Recycling? That’s so last year. Now, it’s all about the upcycle… and cunning crafters have known it for years.
Now – as tonight’s Hitch crafting meet-up at The Bluecoat shows – there’s a thriving scene, in Liverpool, of industrious, and inspiring artisans ready and waiting to show us that, when it comes to beautiful gifts, there’s more to life than John Lewis.
SevenStreets’ favourite upcycler is Oxton-based Alison Bailey Smith. Smith’s work might be multi-disciplinary, but there’s a thread running through it: and its copper-like and shiny… oh, ok – it’s wire.
“My parents are the kind of people who can see the potential in otherwise discarded objects,” Bailey Smith tells SevenStreets, “My Dad was a physicist and created prototype inventions from Meccano. We always had a few televisions in reserve so he could fix our old TV set. We loved Blue Peter but we never seemed to have the same exotic rubbish as Val, Peter and John so had to interprete what their guidelines were for creating a doll’s house or a chair from a Ski yoghurt pot into what we had to hand.”
In true Blue Peter style, Bailey Smith, who studied Jewellery at Edinburgh College of Art, has plenty of examples of ‘one that she did earlier’. Only, unlike many of her crafting contemporaries, Bailey Smith’s work spans sculpture, millinery, shoes, bras, jewellery – even jewellery caskets.
“My initial wire work, Metal Millinery, was purely hat based. When I lived in Australia and Canada, I sold more hats and had an agent who would sell my work in New York and Paris. But my jewellery sells better here,” Bailey Smith says, “…oh, and handbags. I scour the charity shops for satin covered bags and up-cycle them with my wire work.”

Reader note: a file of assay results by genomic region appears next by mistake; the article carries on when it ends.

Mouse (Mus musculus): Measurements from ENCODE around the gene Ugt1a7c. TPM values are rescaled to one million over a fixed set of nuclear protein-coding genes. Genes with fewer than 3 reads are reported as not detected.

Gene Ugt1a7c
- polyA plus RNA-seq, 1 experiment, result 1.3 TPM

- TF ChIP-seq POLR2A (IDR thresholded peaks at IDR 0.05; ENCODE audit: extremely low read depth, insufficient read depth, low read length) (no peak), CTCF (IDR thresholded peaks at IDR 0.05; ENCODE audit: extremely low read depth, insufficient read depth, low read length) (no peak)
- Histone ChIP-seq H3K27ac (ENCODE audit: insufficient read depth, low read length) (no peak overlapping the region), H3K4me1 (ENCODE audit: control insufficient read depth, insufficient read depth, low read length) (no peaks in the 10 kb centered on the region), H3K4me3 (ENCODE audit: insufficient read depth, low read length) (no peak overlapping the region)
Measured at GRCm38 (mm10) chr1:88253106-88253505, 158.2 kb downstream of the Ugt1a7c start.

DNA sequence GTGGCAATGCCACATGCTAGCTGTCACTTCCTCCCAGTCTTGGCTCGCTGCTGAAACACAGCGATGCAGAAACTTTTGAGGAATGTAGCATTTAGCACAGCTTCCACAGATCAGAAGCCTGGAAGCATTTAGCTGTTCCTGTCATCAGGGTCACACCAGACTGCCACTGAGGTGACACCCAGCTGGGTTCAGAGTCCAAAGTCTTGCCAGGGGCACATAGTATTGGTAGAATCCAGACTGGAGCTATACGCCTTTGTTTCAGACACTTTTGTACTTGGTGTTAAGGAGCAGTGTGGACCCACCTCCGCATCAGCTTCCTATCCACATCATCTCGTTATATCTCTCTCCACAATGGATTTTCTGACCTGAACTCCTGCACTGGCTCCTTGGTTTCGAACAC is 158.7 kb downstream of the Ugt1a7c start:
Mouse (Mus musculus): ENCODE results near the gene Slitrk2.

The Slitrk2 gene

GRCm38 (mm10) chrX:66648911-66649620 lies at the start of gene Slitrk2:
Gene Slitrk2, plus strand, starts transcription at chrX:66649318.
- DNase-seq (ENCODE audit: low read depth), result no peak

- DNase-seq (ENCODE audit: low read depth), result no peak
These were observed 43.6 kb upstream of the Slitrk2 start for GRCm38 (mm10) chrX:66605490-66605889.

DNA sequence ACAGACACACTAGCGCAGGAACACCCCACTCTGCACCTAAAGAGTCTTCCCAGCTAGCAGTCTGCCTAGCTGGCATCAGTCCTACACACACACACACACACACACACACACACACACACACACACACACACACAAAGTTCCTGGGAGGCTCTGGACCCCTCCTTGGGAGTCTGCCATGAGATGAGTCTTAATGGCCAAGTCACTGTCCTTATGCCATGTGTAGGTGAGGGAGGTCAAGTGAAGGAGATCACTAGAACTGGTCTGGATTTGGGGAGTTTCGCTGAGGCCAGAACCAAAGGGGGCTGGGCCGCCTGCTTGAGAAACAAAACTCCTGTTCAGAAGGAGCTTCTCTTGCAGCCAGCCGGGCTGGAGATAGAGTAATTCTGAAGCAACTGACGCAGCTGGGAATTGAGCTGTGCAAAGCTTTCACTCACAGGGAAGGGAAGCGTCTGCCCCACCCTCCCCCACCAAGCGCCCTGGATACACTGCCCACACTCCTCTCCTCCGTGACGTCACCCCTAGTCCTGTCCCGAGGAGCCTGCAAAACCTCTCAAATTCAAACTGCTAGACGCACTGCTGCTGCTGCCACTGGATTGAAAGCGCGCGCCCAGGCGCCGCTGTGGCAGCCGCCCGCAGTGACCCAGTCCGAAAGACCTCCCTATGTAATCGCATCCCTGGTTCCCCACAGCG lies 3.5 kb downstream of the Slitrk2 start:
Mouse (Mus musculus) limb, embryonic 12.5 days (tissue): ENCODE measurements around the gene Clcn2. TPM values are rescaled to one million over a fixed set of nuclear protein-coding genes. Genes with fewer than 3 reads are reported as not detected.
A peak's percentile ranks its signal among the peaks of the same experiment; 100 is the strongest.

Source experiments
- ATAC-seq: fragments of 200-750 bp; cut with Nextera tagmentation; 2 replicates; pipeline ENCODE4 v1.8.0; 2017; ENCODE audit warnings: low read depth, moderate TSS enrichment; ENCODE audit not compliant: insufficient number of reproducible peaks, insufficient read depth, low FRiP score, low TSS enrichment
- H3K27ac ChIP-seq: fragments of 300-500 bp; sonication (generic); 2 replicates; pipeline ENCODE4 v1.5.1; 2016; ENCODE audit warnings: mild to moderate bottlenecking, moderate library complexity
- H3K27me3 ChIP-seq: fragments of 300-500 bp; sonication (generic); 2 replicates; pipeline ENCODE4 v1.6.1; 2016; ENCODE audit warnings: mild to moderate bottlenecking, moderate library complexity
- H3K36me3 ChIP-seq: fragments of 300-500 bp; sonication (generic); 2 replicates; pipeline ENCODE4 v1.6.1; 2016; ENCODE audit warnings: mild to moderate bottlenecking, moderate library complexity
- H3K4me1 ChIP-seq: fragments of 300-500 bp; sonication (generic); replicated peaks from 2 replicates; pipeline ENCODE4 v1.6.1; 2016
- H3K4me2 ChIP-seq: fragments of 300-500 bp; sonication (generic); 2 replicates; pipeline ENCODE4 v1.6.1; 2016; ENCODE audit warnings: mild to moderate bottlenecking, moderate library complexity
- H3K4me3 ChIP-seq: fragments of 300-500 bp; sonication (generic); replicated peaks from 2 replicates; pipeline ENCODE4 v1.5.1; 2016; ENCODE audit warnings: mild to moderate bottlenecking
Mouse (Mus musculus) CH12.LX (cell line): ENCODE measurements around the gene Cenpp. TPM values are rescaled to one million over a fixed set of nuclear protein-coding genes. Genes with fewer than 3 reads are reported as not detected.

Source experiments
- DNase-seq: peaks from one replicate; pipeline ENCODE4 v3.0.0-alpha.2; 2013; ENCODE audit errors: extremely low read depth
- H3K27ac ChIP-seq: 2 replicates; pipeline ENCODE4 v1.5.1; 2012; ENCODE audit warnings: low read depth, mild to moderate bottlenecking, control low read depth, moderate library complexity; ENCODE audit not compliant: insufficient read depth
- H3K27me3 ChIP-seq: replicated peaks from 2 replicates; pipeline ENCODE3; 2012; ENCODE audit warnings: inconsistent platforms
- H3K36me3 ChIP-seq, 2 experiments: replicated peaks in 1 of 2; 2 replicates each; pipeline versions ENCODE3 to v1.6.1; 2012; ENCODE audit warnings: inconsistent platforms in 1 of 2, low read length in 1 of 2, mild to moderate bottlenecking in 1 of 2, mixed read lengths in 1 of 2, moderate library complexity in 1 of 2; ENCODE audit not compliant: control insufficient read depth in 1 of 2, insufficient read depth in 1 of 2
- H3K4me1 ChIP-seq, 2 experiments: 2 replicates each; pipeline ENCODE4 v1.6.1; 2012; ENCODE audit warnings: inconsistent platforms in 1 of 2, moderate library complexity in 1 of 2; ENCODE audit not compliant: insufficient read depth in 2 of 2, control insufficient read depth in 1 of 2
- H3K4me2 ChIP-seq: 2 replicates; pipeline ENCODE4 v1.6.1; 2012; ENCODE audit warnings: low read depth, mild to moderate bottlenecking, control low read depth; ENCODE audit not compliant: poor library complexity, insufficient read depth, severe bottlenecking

Bailey Smith’s latest collection – the bright, playful flowers and posies of ‘Junk Jewellery’ created from recycled packaging – is available through Landbaby and Editions Gallery in Cook Street. You’ll see it at tonight’s Hitch open evening.
“I’d been working on discarded TVs for twenty years,” Bailey Smith says, “It was time for a change. I am a bit of a hunter-gatherer with my materials, so I’d saved all my household’s usable clean packaging for Junk Jewellery. I still get donated televisions to dismantle for the wire and keep my eye out for local skips and in the scrap yard for anything usable.”
Bailey Smith’s work, SevenStreets ponders, makes a refreshing counterpoint to the city’s increasing love affair with glittering chandeliers, WAG couture and ostentation. Deliberate?
“Perhaps because I’m in my 40’s, the bling and WAG culture is not my style,” Bailey Smith says, “but there are some good designers here who are doing high end work such as Nook and Willow with their handbags and Kirsty Doyle in Liverpool One. But in my own work I want my creativity to be the value of the piece not the cost of the materials going into creating them. And I have concerns about the mining conditions in some diamond and gold mines.”
For Bailey Smith, the process of creation, the alchemy of transformation, has always been the driving force but, she admits, it’s not the easiest way to create TV gold: “I’m taking a summer off this year to recuperate from muscle exhaustion down my right hand side after a tough year of working last year. Business is slow, but it is an exciting time to be creating in Merseyside. The Capital of Culture lead to many grass roots enterprises, with many little craft events and networking events cropping up,” she says.
The future of cathode ray TVs? Certain doom. The future of crafts in this city? It looks pretty healthy to us.
Alison Bailey Smith is offering SevenStreets readers the chance to test out their own creative skills, too…
“If anyone is interested in doing a workshop, just email me at firstname.lastname@example.org and once I have ten names I’ll run a day workshop either in Wirral or in Liverpool for just £20,” she says.
“The workshop will show people how to recover a handbag. With wire, sweetie wrappers and broken jewellery, we’ll all create our own bespoke, upcylced bag.”
Hitch, 6-8pm, 18 June: The Bluecoat, School Lane, Liverpool